In no uncertain terms, she said that she was going to sleep with him and give him the time of his life. Voltaire is happily married, and told her so. She then said that she wanted to sleep with him again. He, again, said no. The girl in question was allegedly on the verge of tears from the rejection, then asked again. 

From what I heard, Voltaire was visibly uncomfortable with the entire ordeal. I can’t blame him, if this did happen. 

Many groupies are motivated by fame and riches. 

There’s something to be said about the bragging right of sleeping with a major performer. It’s something that literally tells people that you’re hot and that you hang out with the cool kids. However, the motivation to get with a band member over clout isn’t always the primary reason why people choose to be a groupie. 

Fame definitely has something to do with it. Fame is contagious, and if you play your cards right, you might end up being in the spotlight alongside your musician of choice. Several major names got their fame this way—Sharon Obsbourne, Courtney Love, Paris Hilton…

Music artists are rightfully unsettled by this, and avoid groupies as a result. 

Oh, and sometimes groupies steal. 

Do you remember how there was that one scandal where Chris Brown was accused a groupie of stealing from him at a party he threw? Apparently, that’s a lot more common than you’d think. A friend of mine who is an underground hard dance DJ, Brandon Grizzly, explained his own run-in with groupie greed and fandom.

“I remember I was playing a gig at Amazura in around 2011, maybe 2012. These mainstream raver girls approached me and told me, ‘You did such a great set!’ It was my first time playing hardstyle out there. One of them told me I looked like Seth Rogen and wanted to hook up. She might have been on something, I don’t know,” he laughed. 

“Anyway, I started hooking up with her in what we called ‘the tree house’ upstairs room. Later on, I found out that the girl took the flash drives out of my pocket,” he said. “It was then I realized that I should keep my stuff more secured.”

Some artists actively seek out sexy women as groupies.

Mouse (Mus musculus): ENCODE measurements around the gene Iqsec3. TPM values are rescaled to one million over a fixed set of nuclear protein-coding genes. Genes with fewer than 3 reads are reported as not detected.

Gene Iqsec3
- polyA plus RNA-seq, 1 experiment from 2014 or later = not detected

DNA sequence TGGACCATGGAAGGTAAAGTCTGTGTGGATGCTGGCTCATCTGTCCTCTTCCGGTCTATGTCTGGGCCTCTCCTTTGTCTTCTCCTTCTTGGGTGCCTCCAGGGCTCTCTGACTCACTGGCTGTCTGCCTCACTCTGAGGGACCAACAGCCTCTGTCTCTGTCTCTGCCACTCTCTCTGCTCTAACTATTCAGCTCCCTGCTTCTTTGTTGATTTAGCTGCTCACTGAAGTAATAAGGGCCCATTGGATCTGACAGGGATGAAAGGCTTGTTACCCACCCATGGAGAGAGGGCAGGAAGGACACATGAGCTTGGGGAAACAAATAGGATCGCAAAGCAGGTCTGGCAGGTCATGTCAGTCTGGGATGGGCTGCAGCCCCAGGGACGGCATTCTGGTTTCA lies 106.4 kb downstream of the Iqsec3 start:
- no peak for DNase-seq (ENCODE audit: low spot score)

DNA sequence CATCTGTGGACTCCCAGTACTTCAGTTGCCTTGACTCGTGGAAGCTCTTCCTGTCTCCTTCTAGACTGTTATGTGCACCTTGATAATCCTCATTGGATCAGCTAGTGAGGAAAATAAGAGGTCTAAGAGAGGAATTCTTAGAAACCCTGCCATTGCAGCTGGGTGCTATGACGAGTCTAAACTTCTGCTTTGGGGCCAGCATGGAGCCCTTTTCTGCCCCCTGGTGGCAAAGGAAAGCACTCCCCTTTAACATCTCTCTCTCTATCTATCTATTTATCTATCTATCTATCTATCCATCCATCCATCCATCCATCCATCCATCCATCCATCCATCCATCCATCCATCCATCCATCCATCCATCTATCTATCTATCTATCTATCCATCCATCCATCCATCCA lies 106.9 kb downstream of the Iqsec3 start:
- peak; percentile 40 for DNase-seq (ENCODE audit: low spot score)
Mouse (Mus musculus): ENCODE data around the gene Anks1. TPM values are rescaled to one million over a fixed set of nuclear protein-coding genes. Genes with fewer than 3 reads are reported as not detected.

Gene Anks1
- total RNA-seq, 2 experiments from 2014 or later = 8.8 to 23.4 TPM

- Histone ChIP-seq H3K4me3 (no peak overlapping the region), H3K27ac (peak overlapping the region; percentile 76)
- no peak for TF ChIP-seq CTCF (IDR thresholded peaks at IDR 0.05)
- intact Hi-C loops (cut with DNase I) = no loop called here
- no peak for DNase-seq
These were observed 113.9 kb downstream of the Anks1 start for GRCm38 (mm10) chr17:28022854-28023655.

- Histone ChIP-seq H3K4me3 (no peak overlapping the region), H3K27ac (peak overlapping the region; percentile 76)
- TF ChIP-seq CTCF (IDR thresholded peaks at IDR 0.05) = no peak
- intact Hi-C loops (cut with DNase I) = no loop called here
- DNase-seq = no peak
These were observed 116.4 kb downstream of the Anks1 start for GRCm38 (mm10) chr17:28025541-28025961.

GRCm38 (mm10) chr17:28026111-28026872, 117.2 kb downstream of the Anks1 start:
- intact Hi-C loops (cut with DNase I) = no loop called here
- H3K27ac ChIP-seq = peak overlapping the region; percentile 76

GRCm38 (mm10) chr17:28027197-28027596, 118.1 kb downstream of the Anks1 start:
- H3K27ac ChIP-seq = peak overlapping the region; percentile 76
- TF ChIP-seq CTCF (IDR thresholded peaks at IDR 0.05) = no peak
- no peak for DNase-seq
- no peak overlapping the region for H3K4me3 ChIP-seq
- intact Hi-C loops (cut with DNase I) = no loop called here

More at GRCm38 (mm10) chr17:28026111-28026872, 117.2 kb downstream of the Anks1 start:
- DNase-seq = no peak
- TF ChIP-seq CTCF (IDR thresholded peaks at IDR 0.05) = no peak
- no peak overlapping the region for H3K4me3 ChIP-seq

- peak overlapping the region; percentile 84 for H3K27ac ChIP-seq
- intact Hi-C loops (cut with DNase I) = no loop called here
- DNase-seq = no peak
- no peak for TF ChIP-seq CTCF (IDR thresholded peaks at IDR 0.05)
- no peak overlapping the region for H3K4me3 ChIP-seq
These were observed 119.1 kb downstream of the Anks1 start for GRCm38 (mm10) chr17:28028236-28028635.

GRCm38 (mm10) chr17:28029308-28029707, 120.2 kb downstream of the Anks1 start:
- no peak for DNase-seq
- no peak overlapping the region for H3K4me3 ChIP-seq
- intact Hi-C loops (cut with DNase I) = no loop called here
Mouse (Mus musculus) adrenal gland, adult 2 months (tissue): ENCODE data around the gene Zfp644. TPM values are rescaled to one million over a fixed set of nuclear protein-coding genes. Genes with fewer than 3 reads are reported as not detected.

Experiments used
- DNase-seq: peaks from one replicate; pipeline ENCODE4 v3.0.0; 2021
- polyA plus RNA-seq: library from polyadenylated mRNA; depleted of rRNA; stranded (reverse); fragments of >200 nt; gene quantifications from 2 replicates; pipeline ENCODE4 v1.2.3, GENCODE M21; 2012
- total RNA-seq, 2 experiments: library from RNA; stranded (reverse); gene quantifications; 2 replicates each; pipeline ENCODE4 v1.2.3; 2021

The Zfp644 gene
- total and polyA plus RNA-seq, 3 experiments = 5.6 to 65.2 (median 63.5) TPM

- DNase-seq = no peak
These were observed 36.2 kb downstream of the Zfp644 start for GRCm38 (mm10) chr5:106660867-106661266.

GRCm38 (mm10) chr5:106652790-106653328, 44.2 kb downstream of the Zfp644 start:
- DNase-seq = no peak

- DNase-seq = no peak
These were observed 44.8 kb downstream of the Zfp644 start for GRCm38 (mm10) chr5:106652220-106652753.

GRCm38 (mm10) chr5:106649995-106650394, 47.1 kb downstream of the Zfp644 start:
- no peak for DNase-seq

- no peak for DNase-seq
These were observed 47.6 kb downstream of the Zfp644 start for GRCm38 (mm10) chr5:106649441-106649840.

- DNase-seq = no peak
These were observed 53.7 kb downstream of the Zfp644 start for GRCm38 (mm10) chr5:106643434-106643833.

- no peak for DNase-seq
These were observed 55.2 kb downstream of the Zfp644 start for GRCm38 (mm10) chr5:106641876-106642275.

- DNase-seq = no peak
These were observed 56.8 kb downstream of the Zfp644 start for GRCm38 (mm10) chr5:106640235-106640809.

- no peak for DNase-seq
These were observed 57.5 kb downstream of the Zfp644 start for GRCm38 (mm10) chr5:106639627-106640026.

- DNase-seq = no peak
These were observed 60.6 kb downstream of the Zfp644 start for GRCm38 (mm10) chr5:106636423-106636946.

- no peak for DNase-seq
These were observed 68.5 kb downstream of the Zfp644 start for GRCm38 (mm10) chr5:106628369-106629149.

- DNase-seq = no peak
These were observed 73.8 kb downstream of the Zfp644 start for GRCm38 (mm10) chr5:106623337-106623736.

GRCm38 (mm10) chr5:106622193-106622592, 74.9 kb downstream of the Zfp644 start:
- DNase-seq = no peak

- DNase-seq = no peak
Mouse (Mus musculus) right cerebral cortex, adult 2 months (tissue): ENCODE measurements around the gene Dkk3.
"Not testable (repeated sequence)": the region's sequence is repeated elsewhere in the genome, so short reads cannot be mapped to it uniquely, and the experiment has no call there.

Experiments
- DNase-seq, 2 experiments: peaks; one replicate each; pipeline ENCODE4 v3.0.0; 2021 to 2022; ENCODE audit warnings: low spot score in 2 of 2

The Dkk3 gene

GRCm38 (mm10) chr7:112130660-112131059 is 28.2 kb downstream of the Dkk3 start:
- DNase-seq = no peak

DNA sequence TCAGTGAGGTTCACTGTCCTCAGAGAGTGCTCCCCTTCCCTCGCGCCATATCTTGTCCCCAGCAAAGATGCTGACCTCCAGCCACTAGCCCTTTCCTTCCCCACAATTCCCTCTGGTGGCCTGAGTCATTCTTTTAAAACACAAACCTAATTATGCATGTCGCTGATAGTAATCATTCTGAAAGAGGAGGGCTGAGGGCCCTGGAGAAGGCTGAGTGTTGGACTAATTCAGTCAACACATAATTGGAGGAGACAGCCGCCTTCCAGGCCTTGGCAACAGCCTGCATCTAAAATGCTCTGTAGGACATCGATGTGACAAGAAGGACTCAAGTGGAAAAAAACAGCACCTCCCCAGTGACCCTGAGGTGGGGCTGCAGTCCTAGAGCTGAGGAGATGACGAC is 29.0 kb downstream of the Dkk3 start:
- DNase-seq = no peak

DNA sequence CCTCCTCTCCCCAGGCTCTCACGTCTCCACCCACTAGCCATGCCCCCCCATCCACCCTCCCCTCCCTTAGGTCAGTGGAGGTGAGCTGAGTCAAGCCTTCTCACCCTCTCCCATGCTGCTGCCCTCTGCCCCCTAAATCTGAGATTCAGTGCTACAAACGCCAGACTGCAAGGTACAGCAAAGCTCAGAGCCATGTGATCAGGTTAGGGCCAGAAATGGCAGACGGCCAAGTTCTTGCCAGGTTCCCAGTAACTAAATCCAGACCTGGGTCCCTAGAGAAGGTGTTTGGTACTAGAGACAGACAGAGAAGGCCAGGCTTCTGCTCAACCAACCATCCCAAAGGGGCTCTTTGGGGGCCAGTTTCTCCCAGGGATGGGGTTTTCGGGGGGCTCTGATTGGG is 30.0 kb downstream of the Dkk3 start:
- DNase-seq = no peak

There’s a lot of expectation that artists will get girls flinging themselves at them left and right, but this isn’t always the case. Some music artists will actively reach out to models and porn stars in hopes of getting a reputation for having groupies interested in them. 

Groupies are a way of measuring clout in certain scenes. Whether or not the artists try to press the girls to act on the expectations groupies have is really unknown. That being said, the terms are sketchy to say the least.

An adult performer I befriended explained, “It’s actually really common to have music artists approach you as a way to gain a reputation for being good with the girls. I know of at least one who has been known to claim to pay girls to take fan photos of him.”

Finally, there’s a big difference between a groupie and a band girlfriend. 

Speaking as someone who married a DJ, I can tell you that there’s a huge difference between the way artists view groupies and girlfriends. The same can be said for how they’re viewed by other girls who are dating music artists. 

Generally speaking, groupies are girls who are a little too crazy on the fandom of an artist. Artists very rarely want to date fans, per se. They want to date girls who see them as more than just a musician. Because groupies view artists on a rather shallow level, artists tend to view them in an equally shallow way. 

There’s a lot of objectification that goes on in the music scene between groupies and artists. Artists view groupies as hot flings, groupies see artists as bragging rights. There’s definitely an understanding there, and that understanding is also known by girlfriends.


Ossiana Tepfenhart